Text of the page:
41. 41. Thermal Path is Critical to LED Lifetime <ul><li>5mm lamps have almost no thermal path </li></ul><ul><li>R TH >350ºC/W typical </li></ul><ul><li>Chip (T J ) and phosphor can essentially cook themselves </li></ul><ul><li>Lighting-class LEDs are designed for high temp operation </li></ul><ul><li>R TH <10ºC/W typical </li></ul><ul><li>Lamp can stay within data sheet parameters with good thermal design </li></ul>Thermal path Lighting-class LED 5mm LED No Thermal path
    42. 42. Trivia Point: 50,000 hours is: 137 Years at 1 hour/day 68.5 Years at 2 hours/day 34.2 Years at 4 hours/day 22.8 Years at 6 hours/day 17.1 Years at 8 hours/day 11.4 Years at 12 hours/day 5.7 Years at 24 hours/day
    43. 43. LED Lifetime 40% 50% 60% 70% 80% 90% 100% 110% 0 10 20 30 40 50 60 70 80 90 100 Operating Time (k hrs) Lumen Output (%) 100 W Incandescent 5mm LED 42W CFL 50 W Tungsten Halide 400 W Metal Halide 25 W T8 Fluorescent Lighting-class LED <ul><li>Lighting-class LEDs become dimmer over time with no catastrophic failure </li></ul><ul><li>End of life defined by the LED becoming too dim – needed to define Lumen Maintenance (L 70 ) </li></ul><ul><li>Not all LED types have long lifetime </li></ul>Courtesy LRC, Rensellaer Polytechnic Institute
    44. 44. Semiconductor Reliability Testing <ul><li>Reliability test methods and acceptance criteria for semiconductor components have been standardized (JEDEC, EIAJ, others…) and practiced for decades </li></ul><ul><ul><li>Think: processors, regulators, microcontrollers, etc.. </li></ul></ul>If you’ve recently flown in an airplane, driven in a car, or talked on a cell phone, you’ve trusted your life on this body of scientific work and testing…
    45. 45. LED Reliability Testing <ul><li>LEDs are semiconductor components that happen to emit light… </li></ul><ul><li>Most LED manufacturers conduct standardized semiconductor component reliability testing – the same tests Intel tests their microprocessors with – on their LED lamps </li></ul><ul><li>The Illumination Engineering Society of North America published IES LM-80-2008 18 months ago to characterize the Lumen Maintenance aspect of LED semiconductor components </li></ul><ul><li>Note: Lumen Maintenance ≠ LED Lifetime. Another standards committee – TM-21 – is working on that aspect of the problem </li></ul>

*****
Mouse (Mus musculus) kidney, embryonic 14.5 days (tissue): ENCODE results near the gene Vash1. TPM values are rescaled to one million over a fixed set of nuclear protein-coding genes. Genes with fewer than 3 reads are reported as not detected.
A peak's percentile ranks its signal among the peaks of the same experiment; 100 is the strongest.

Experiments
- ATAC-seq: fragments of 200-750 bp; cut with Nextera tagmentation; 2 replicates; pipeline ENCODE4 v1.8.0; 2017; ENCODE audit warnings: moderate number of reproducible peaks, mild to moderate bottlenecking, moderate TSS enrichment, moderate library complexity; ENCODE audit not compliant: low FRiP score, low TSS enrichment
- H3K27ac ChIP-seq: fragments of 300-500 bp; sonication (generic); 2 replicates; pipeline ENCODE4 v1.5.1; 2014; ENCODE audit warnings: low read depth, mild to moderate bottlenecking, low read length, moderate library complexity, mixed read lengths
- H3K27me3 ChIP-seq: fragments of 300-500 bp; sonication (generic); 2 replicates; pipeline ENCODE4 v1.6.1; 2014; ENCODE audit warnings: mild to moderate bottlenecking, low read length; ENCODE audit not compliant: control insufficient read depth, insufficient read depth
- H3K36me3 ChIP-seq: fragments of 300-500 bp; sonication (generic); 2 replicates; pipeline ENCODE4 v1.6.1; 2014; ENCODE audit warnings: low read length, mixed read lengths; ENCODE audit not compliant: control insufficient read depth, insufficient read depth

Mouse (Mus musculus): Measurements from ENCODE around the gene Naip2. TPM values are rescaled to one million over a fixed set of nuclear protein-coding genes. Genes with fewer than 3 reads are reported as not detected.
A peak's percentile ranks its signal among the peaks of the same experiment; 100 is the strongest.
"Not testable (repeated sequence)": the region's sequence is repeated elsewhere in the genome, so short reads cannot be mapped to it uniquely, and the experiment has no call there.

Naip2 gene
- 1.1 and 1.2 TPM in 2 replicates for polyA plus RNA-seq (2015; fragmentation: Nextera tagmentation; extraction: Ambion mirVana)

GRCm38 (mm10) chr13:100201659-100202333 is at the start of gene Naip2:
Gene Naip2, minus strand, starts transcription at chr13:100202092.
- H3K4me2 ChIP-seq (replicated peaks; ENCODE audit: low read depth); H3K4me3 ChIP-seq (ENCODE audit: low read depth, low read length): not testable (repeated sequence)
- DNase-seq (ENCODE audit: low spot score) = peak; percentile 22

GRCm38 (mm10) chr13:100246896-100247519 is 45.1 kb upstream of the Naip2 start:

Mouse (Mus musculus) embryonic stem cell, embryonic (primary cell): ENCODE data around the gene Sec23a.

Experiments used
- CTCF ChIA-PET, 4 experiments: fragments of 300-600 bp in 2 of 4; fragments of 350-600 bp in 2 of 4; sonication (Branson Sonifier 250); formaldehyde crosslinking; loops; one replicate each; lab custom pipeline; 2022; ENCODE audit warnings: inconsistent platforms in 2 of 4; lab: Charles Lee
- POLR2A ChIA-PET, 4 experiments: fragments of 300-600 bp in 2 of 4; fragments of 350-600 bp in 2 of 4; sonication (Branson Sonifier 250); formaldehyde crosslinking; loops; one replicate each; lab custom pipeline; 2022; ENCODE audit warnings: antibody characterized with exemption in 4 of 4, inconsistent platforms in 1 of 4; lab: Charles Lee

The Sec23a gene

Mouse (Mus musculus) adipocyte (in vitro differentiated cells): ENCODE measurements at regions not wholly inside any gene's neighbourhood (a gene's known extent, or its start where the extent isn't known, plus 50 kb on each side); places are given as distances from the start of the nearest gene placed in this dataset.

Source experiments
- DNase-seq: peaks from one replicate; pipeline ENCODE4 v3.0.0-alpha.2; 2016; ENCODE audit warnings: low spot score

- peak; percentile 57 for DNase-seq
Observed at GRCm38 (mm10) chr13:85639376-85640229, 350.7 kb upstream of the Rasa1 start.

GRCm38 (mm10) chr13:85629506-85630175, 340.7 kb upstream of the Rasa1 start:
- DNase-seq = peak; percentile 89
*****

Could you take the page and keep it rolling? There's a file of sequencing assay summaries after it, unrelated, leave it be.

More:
46. 46. LEDs Last Forever!! [under ideal conditions] Well-designed systems with Lighting-class LEDs at low T A , T J will run a very, very long time…
    47. 47. Predictive Algorithm * Under Real Conditions <ul><li>Air Temperature (T A ) </li></ul><ul><li>Solder Point Temperature (T SP ) </li></ul><ul><li>Junction Temperature (T J ) </li></ul><ul><li>Drive Current (I F ) </li></ul>Comprehends: * One of several under consideration by TM-21 committee
    48. 48. Typical Lighting-Class LED Lifetime
    49. 49. LED Lifetime Is Irrelevant System Lifetime is What Creates Value LED Lamps : Practically never fail; depreciate very slowly in a well-designed system Optical Components : Can (rarely) yellow over time and lose light; system design choice Driver : Currently the weakest point of the system, but the big companies are working on this Heat Sink : Linchpin of the entire system. If this is poorly designed, all the other components can be compromised
    50. 50. SSL Luminaire: Multi-Disciplinary Effort Electrical <ul><li>Integrated systems approach required </li></ul><ul><li>LED light is different than existing light technologies </li></ul><ul><li>Not intuitive at first </li></ul>Thermal <ul><li>These charts are on all LED data sheets; familiarization with them is essential to good results </li></ul>Optical Delivered lumens Delivered LPW